It means truly cherishing each moment you have with those you love.
I want those who live elsewhere to understand that we still have the capacity to be happy.
But, yes, some days we feel as broken as the buildings in the CBD.
I want Kiwis around New Zealand and overseas to truly know how deeply we feel their kindness, how thankful we are of ordinary Kiwis who did their best to fill our brokenness with their heartfelt words, hugs, songs, offers of holiday accommodation and fundraising efforts.
I don't want to remember
But I cannot forget that day
I cannot forget the days the earth roared
I cannot stop imagining the pain and suffering of those who lost their lives or who were trapped or injured on February 22
I cannot forget the fear on the faces of my fellow Cantabrians
In the last year I have learned to make peace with the anxiety that walks beside me
But for now it is always there, just under the surface, like the faultlines."
Read the original piece here: (I can't see the name of the author listed, it is from the website of Christchurch newspaper "The Press".) The power of this piece leaves me speechless, I can only honour and send love to all people around the world experiencing the unimaginable such as this.

Reflections 2: Driving into Fog
Over the last week the area where I live in North Cornwall has been swathed in a thick fog, especially on the coast. Driving in it is an eery experience. It is quite frightening: when coming up behind a vehicle I realise I can hardly see it is there, even if they have their fog lights on. Can the people behind me see my lights?

I take special care and look out for signs to show me where side roads are coming in to the road I am travelling on in case a car pulls out (though I should always be doing that, I think to myself). The usually familiar landmarks have disappeared, even though it is daylight I feel literally disorientated.

Sometimes I feel life is like this. I think I have things planned and 'know' what will happen to a reasonable certainty. Often this is not the case (as John Lennon said "Life is what happens while you are making other plans.") but as long as things ony vary a certain amount I can cope with that.

At other times life can change in an instant: an accident, news of the death of a friend or relative, diagnosis of an illness, a job loss. Some of these things, such as the job loss, may be known in advance - but the day actually comes when you no longer get up and go to a familiar place of work - then the feeling of disorientation can set in.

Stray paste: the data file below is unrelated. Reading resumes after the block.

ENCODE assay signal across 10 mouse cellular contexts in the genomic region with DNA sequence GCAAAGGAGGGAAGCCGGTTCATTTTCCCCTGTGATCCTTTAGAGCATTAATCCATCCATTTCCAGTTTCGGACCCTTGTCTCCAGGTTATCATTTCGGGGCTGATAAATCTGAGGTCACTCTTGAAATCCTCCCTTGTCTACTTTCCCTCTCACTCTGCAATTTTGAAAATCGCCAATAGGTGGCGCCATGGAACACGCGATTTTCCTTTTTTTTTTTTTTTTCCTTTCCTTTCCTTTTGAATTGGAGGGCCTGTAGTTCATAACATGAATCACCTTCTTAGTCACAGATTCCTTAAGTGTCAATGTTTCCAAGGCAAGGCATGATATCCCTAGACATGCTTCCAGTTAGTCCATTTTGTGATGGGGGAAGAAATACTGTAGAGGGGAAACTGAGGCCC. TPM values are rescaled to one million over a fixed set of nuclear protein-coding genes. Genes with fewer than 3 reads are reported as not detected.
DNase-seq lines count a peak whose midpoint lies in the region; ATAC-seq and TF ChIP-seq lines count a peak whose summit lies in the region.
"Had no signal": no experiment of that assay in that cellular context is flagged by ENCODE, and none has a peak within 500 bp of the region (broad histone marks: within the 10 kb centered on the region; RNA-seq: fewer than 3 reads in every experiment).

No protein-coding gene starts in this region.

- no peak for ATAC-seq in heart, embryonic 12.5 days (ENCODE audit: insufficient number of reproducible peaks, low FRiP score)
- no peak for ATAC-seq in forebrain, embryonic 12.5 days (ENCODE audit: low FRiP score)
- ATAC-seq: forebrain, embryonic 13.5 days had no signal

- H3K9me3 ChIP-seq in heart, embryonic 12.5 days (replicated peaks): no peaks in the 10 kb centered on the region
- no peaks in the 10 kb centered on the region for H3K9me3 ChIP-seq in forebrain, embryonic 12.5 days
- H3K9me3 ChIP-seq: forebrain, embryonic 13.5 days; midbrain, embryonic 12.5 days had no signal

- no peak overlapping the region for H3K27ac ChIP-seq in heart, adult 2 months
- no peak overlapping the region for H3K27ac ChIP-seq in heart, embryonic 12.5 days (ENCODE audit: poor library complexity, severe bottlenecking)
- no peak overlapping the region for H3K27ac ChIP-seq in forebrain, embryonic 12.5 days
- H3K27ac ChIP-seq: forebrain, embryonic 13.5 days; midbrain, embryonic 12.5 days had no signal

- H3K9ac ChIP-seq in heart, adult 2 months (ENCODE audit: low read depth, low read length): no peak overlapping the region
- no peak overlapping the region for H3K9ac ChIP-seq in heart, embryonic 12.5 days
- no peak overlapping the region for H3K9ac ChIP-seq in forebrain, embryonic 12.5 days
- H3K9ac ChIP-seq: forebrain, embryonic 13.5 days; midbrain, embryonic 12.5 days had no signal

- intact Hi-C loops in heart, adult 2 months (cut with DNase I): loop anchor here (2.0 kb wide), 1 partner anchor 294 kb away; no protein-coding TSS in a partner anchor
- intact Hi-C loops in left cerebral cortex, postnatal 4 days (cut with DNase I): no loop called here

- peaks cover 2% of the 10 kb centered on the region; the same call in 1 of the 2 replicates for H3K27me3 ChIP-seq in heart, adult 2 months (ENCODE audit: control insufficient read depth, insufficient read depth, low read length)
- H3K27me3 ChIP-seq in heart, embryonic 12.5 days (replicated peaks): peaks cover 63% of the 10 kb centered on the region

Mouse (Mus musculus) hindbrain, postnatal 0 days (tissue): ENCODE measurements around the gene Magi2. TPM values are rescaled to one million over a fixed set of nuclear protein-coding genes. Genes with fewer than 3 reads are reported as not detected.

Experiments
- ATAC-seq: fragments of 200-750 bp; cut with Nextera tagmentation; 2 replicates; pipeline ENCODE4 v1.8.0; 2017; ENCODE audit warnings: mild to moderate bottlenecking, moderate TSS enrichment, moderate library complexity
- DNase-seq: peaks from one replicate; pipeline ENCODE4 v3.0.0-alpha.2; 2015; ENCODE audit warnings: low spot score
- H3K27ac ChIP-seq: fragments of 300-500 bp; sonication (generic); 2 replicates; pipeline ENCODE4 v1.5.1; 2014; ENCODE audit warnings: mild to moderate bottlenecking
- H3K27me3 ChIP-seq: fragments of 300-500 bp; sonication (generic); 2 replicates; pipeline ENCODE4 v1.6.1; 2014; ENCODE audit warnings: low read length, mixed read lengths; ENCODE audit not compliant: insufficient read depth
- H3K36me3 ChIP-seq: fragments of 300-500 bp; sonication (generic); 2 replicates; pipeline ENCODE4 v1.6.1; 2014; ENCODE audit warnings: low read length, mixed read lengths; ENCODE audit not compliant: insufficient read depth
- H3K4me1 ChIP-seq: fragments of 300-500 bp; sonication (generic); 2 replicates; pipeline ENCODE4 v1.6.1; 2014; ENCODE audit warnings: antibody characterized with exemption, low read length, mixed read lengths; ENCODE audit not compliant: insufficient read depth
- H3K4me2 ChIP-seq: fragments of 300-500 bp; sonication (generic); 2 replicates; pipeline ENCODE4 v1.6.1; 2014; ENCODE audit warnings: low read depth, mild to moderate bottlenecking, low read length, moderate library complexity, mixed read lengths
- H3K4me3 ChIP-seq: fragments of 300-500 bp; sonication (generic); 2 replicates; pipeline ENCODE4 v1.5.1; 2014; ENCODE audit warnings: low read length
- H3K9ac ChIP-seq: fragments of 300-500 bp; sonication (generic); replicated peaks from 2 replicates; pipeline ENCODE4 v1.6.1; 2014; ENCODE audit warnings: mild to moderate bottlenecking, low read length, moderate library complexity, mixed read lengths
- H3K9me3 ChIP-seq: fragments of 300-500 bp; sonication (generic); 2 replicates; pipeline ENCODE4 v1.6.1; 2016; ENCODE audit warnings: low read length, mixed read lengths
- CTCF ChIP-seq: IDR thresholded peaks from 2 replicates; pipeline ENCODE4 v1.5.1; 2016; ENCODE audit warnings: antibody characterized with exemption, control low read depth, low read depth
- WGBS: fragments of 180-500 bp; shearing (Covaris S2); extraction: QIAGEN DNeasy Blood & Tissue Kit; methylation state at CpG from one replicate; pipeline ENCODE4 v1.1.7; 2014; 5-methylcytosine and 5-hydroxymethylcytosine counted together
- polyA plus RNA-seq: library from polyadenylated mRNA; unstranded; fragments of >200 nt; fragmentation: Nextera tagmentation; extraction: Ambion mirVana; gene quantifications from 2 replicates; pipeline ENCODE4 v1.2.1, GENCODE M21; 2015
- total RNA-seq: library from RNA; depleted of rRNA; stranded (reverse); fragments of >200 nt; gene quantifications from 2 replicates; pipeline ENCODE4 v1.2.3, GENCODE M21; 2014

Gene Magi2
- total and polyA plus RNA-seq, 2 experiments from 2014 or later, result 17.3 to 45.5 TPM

The change may be one that is seen as positive: attaining a big goal such as graduating from university, finishing writing a book, even perhaps (though I have yet to experience this one!) winning a large sum of money on a lottery.

How can we deal with the feeling of having the foundations of our lives rocked? Literally in the case of people living in an earthquake zone, and - not joking this time - what that is like is unimaginable for me. People around the world, including my own family in New Zealand,  are somehow carrying on with that knowledge every day.

Some people have a strong faith to support them: in their God however they name that entity, in the Universe, in the strength and goodness of human nature. People often say that a disaster brings out the best in people and also makes them reassess their true values. Some people seem to remain centred in any circumstances, maybe because they have a solid and supportive sense of who they are and what is true for them.

For you: some suggestions for your journal or meditation reflections:

  • At those times in life that are like 'driving into fog', what is your rock, your solid core on which you depend?
  • Make a list of those things that are truly important to you. This list may look very similar to a list of your values, these are the things that will survive no matter what happens, that will carry you through.
  • Consider if you want to strengthen those values or bring more of those important things into your life right now. Maybe spend more time with friends, visit your family, spend time outdoors in nature.